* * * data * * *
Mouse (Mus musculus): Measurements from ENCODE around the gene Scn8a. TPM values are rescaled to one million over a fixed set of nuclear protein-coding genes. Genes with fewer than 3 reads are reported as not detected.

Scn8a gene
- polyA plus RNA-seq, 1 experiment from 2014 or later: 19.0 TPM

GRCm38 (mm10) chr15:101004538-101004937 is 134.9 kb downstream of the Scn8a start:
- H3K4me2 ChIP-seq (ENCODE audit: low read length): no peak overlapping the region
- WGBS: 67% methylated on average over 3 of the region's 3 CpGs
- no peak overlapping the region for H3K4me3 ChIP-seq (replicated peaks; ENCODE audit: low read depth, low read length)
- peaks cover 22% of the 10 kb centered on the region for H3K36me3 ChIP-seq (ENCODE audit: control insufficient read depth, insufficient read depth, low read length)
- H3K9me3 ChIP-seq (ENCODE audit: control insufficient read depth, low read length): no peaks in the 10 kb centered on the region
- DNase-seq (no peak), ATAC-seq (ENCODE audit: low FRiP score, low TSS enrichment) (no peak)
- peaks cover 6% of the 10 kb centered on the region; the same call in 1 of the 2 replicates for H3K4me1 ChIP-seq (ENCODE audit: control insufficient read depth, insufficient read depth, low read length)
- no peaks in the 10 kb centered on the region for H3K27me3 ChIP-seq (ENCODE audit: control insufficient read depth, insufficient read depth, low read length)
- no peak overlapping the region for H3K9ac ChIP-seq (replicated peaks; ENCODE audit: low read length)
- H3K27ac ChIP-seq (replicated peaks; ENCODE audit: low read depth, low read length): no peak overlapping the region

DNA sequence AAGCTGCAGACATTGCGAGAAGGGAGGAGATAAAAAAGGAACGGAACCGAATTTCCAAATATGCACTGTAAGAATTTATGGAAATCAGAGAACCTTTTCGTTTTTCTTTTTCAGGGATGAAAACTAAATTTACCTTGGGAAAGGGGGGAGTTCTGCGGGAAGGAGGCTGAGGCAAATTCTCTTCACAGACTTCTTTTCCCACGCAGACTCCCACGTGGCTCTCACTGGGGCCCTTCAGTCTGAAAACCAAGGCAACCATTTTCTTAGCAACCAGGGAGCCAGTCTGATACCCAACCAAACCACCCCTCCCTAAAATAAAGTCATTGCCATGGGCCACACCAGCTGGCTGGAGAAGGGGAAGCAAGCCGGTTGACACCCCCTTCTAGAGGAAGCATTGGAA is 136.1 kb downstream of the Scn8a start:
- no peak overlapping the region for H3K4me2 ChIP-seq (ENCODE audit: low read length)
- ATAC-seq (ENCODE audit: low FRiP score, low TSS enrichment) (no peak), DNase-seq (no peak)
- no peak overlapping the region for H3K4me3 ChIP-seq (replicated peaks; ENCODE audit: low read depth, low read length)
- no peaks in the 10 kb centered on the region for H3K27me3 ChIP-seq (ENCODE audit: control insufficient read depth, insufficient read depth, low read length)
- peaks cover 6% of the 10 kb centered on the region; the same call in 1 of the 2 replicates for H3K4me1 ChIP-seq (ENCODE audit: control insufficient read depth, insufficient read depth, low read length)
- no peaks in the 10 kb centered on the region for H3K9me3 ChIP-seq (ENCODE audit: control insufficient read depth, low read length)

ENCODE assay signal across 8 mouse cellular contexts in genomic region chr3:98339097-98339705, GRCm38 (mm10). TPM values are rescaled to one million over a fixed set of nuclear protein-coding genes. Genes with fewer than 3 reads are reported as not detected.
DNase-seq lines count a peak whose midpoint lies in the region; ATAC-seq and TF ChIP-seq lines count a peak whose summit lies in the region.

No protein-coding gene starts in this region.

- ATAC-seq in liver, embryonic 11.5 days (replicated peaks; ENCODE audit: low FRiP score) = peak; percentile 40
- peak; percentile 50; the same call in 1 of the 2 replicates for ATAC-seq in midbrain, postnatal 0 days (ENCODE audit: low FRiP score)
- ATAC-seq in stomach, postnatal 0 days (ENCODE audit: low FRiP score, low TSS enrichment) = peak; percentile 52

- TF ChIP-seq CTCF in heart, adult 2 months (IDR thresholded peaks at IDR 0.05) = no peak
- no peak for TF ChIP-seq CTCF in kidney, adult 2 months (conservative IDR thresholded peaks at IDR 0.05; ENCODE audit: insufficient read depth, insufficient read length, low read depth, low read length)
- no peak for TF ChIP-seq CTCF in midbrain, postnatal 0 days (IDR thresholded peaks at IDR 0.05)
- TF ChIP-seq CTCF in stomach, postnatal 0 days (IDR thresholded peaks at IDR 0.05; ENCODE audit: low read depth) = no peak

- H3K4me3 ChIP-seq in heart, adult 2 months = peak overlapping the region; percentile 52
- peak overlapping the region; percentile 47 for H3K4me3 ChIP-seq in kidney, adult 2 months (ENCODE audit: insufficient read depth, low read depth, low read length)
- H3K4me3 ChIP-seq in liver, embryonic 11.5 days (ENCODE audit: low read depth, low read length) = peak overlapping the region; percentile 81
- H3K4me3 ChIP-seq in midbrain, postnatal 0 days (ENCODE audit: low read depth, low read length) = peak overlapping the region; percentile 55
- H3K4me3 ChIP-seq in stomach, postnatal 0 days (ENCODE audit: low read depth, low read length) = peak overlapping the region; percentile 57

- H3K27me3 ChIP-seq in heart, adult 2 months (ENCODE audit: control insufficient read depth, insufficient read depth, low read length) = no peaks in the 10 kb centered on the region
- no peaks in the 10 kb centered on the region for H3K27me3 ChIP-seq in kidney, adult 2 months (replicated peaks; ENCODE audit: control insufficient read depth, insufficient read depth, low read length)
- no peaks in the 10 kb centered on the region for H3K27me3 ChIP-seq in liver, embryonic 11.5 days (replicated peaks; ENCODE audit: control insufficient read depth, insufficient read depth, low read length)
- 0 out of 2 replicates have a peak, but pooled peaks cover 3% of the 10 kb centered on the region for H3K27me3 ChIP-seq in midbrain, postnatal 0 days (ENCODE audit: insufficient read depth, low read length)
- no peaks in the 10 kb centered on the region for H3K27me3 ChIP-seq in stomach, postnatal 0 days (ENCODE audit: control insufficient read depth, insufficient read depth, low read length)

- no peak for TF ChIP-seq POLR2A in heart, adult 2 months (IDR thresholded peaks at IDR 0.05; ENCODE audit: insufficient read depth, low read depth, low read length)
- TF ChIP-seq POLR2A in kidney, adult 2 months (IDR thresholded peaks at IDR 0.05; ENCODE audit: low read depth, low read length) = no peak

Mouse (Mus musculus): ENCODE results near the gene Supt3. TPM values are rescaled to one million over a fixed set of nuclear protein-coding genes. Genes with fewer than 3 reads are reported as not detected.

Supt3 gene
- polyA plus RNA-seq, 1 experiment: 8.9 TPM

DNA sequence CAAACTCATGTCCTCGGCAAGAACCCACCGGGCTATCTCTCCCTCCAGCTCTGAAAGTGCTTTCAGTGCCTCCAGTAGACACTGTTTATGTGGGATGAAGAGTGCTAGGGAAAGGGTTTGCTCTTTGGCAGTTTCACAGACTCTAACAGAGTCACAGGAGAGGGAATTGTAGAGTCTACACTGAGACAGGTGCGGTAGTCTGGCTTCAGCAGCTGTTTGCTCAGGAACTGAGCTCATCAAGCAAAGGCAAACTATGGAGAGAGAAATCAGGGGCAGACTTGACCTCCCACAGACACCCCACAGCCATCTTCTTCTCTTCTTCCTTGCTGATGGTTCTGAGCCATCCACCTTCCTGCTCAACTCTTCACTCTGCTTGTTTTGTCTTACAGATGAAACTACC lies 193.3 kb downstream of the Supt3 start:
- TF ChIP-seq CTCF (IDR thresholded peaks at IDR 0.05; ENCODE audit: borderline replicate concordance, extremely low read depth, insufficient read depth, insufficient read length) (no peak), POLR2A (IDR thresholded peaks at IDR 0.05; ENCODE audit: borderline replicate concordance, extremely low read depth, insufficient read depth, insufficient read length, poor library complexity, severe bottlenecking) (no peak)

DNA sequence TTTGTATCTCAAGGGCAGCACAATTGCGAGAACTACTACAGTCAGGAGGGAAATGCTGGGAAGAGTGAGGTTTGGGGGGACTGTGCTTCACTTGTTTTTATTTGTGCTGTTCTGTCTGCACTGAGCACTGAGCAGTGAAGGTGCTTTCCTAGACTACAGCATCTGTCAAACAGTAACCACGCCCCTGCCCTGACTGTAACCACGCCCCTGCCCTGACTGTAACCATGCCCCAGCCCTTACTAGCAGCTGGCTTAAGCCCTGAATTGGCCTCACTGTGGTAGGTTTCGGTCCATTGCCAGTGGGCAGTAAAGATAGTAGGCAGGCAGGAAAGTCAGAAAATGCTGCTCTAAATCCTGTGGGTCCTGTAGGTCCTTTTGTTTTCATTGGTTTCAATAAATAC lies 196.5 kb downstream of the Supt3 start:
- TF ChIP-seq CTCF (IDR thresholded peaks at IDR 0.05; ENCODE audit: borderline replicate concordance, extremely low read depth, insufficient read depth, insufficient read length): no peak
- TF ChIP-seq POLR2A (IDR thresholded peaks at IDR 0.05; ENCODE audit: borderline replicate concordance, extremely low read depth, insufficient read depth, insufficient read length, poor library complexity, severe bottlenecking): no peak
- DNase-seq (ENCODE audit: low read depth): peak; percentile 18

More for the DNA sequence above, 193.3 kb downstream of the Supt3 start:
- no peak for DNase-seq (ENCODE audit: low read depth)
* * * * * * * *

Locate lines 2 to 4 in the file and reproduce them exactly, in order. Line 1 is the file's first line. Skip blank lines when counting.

Scn8a gene
- polyA plus RNA-seq, 1 experiment from 2014 or later: 19.0 TPM

GRCm38 (mm10) chr15:101004538-101004937 is 134.9 kb downstream of the Scn8a start: